test CD is great tool to determine the best
crossover frequency and 130-150 Hz made an
overall coherent sound although the AT-SWs may do
even better from being e.g. 15-20 cm closer to
the bass driver - at least when listening at very
short distance as my workshop only allows.
While playing the Fender
bass track and adjusting the point of
crossover from below 100 Hz to above 200 Hz I
placed my finger tips on the 18H52 membrane of
the AT-SW and I'm always amazed how much energy
comes from the 100-200 Hz range. This is an
indeed important frequency range and having a
driver not capable of moving sufficient air
leaves the overall sound thin and anaemic. 135
cm^2 like the 18H52 here does well down to
140-150 Hz, where an e.g. 6A77 with its 175 cm^2
does well to around 100 Hz. Using a 15H52 (95
cm^2) for mid we may have to increase point of
crossover up to 300 Hz depending on front panel
dimensions. The wider the panel, the deeper we
The result from these
experiments left no doubt in my mind
that a system like this is a go! These bass
drivers are exceptionally good. Clean, punchy and
dry bass is the result from these 65 liter cabs
initially fitted with 2 Variovents. Now,
Variovents may be good for drivers having a
higher Qt compared to these 10C77s, thus new rear
panels were made and fitted with two 68 mm ports
of 22 cm length, providing Fb ~28 Hz.Thanks to
the generous motor system, these 10C77s' are
control-freaks. I'm sure the majority of speakers
that will be made from these driver will be
Control is indeed what
comes to mind when listening to these
10C77s. Adding two 68 x 220 mm vents to the rear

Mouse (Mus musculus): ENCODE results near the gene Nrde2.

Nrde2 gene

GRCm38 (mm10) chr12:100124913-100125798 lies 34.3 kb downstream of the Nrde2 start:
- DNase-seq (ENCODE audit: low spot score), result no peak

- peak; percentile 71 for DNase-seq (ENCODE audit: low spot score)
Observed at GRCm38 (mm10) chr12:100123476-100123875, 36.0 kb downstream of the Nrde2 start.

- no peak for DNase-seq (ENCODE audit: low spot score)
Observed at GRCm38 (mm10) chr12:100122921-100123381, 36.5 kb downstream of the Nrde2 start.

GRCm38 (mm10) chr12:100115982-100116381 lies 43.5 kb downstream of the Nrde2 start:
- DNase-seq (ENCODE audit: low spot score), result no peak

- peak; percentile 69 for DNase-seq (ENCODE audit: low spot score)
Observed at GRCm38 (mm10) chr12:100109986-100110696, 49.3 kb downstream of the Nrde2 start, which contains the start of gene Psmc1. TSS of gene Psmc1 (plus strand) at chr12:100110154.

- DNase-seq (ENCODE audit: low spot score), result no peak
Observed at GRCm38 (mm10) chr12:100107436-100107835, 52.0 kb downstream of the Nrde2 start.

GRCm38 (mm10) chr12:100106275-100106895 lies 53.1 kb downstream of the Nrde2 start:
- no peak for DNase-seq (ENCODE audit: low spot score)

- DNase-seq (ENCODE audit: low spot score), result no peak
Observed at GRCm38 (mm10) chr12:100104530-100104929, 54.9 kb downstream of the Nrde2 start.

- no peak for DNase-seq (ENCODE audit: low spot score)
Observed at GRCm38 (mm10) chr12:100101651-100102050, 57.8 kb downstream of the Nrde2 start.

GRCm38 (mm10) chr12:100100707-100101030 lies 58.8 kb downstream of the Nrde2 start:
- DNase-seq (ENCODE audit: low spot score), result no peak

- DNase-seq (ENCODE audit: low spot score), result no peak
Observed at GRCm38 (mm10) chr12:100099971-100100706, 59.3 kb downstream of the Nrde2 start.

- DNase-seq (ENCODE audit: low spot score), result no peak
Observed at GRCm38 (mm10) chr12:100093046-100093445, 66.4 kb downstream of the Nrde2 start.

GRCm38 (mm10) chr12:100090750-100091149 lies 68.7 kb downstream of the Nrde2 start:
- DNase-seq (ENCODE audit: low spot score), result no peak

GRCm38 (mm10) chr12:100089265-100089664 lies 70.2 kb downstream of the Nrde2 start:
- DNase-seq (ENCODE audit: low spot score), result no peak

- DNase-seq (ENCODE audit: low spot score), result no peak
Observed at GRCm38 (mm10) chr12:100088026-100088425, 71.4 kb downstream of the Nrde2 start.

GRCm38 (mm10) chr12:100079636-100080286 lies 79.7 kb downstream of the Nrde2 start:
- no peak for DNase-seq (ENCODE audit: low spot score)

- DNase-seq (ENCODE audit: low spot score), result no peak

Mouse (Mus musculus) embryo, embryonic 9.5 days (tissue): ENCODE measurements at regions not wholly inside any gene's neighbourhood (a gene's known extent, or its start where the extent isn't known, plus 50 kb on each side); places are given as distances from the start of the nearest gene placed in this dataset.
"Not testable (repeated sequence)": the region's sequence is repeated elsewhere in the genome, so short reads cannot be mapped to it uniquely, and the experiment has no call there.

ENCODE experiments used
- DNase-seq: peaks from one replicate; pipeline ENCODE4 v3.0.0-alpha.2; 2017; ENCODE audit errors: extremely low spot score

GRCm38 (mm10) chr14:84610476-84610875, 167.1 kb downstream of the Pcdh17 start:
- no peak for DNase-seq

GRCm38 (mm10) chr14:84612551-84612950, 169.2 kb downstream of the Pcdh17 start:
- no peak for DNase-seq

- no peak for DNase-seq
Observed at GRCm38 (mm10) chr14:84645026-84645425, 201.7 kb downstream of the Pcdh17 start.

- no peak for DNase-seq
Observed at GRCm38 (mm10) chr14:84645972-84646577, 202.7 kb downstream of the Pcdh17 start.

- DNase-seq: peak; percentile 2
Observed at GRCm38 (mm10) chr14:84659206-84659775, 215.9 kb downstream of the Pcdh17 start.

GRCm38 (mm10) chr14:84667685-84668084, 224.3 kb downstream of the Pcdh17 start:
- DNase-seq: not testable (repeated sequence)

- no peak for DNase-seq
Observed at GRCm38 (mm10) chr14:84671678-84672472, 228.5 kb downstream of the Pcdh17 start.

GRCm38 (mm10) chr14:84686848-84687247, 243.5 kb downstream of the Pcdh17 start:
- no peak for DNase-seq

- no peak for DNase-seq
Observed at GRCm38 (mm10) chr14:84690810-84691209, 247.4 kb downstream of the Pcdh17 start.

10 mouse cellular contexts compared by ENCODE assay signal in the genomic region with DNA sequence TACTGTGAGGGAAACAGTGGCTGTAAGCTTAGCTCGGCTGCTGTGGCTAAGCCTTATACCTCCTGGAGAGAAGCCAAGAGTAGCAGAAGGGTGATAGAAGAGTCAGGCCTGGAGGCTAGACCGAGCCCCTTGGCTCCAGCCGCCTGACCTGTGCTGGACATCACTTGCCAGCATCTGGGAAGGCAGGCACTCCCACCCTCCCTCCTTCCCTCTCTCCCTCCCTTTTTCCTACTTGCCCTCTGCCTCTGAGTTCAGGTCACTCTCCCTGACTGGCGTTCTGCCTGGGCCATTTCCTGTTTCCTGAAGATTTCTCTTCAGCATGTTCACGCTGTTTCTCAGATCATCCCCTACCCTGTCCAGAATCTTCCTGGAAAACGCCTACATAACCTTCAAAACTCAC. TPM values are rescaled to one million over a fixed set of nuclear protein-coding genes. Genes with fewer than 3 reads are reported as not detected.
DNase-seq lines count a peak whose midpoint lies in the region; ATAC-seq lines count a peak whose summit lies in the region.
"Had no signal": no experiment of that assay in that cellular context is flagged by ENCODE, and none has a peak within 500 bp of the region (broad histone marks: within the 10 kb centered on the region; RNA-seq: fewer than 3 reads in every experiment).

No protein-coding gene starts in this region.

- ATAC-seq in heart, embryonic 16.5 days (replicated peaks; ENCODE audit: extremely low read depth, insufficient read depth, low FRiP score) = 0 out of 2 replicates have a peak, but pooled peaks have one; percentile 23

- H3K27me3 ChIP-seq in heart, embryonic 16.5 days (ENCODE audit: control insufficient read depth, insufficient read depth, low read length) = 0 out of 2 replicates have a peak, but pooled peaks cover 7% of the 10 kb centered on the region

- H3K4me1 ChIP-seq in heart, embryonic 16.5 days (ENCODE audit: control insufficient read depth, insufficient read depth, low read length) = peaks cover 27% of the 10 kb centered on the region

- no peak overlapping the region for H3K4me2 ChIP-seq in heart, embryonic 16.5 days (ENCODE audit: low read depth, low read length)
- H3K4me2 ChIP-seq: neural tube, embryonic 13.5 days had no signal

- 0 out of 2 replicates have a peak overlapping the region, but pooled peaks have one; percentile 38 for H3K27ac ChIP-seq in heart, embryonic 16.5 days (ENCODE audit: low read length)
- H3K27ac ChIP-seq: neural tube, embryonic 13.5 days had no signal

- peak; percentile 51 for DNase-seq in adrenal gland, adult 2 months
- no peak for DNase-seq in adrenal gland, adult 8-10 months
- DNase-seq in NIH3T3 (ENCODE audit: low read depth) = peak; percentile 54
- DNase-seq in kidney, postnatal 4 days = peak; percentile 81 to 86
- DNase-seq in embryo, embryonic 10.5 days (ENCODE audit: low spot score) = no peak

brought things into perspective. Variovents with
these drivers is a miss-fit. I don't think I've
ever heard better bass from a vented system.
So, if you can't wait, the
current recipe is this: The cabs seen
above are a bit too high and the distance between
bass and mid should be reduced to ~15-18 cm.
Thus, bass cabs should be 36 x 65 x 36 (W x H x
D). Made from 22 mm MDF, this will make a net
volume of 62.5 liter. Allow generous bracing to
swallow some 2-3 liter to make a final net volume
of 60 liter. Place 10C77 with 10 cm from frame to
top edge. Add two 68 x 200 mm vents to make Fb =
32-33 Hz. Place AT-SW on top and use an
electronic 24 dB-LR at 140 Hz.
Result: It's a knock-out. Deep and dry bass, a
midrange to die for and shimmering highs from the
I can only imagine what it will sound like in
rock-solid cabs, better power amps, better
cables, better room, etc. Time will tell.
Next: The PRELUDE
A classic 3-way from AT 10C77 bass
+ new AT 15H52-SDKAM middriver + ScanSpeak
January 2010: Numerous crossovers
are being tested for this PRELUDE speaker
featuring temporary middrivers while waiting for
some new 15H52 drivers. 1st order filters for mid
and LR2 for tweeter and bass deliver an
astonishing presence and transparency with my new
JungSon class A amp. "Problem" with
this speaker is how loud it goes with very low
distortion. All of a sudden I find myself
listening at too high levels for the room....and
for my ears.
Comparing the 10C77 bass driver to the SEAS
W26FX002 - at low levels! - leaves no doubt that
all the talk on the Audio Technology website
about low-level authority isn't just - - talk.
Indeed the rigid cone and high mechanical Q does
the trick, which we usually have to go to PA
drivers to find, only this driver comes with a
set of TS data allowing modest cabinet size - and
still maintains 90 dB/2.8V system sensitivity.
2010: Prelude launched. Click heading or image
A few in-room (workshop)
measurements on current set-up (10C77 + AT-SW)
Left: What happens when point of crossover is set to
130-150-170 Hz. Disregard response above 1kHz. These are
Middle: Left speaker in-room @ 2 meter, 100 ms time
window and 1/6 octave smooting. Workshop has problems in
upper bass, making sound a bit forward.
Right: Same thing, here left and right speaker. Right
speaker has a dip (room derived) at 100 Hz and a boom at
30 Hz; sounds nice though!
Left: Left speaker with same and opposite polarity of
bass and mid. Fair integration between bass and mid
despite measuring conditions.
Middle: Nearfield measurements of port, bass and mid
showing point of crossover at 130 Hz and port tuning at
Right: Same thing, only 20 dB scaling to show no midrange
rubbish coming from port(s).
Overall: This speaker goes deep!